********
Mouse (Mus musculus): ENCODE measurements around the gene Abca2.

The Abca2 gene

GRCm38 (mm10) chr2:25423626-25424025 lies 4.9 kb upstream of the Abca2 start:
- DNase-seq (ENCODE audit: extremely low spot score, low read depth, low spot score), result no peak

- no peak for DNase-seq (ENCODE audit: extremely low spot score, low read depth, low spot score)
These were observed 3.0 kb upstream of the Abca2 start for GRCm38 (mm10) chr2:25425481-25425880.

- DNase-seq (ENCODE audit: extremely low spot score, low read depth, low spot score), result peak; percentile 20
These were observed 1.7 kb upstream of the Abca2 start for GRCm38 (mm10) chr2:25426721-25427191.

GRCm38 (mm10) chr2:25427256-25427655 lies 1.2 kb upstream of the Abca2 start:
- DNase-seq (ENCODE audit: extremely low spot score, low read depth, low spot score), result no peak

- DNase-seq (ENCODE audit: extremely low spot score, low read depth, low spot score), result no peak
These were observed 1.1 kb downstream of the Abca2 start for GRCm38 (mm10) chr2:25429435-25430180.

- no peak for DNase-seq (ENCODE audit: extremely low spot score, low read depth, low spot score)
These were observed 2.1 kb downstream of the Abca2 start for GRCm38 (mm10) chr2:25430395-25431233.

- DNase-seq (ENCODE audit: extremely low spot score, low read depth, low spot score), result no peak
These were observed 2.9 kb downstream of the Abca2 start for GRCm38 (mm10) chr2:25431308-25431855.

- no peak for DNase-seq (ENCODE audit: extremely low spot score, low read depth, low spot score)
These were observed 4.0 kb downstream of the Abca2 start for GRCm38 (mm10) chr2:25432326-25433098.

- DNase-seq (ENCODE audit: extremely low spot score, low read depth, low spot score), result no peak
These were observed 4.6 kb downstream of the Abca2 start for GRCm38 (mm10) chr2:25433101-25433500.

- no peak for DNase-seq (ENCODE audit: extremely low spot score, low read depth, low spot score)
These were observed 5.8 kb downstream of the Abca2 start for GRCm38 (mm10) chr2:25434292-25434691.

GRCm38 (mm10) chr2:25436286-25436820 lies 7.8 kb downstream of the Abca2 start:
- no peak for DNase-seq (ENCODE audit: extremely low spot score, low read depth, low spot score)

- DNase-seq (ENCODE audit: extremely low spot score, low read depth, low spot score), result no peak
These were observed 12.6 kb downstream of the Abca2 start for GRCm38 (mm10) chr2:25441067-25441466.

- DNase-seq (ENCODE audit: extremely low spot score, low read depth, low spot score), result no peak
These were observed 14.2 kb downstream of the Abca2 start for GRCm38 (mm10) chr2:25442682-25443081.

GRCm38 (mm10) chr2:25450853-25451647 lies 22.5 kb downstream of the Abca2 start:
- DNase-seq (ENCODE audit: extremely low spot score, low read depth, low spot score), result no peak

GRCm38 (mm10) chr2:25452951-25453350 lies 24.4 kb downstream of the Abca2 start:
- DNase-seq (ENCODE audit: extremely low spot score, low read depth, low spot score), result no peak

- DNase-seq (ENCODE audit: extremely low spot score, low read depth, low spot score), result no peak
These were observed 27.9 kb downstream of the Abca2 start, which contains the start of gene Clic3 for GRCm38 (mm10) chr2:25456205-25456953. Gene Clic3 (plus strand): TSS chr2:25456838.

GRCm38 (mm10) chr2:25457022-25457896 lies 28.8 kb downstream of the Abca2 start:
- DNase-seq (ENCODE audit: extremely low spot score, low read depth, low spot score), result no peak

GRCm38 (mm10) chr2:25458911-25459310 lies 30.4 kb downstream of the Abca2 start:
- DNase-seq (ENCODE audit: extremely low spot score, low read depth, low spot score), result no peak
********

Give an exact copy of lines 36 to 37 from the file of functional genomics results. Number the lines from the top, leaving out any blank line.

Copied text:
- DNase-seq (ENCODE audit: extremely low spot score, low read depth, low spot score), result no peak

GRCm38 (mm10) chr2:25458911-25459310 lies 30.4 kb downstream of the Abca2 start: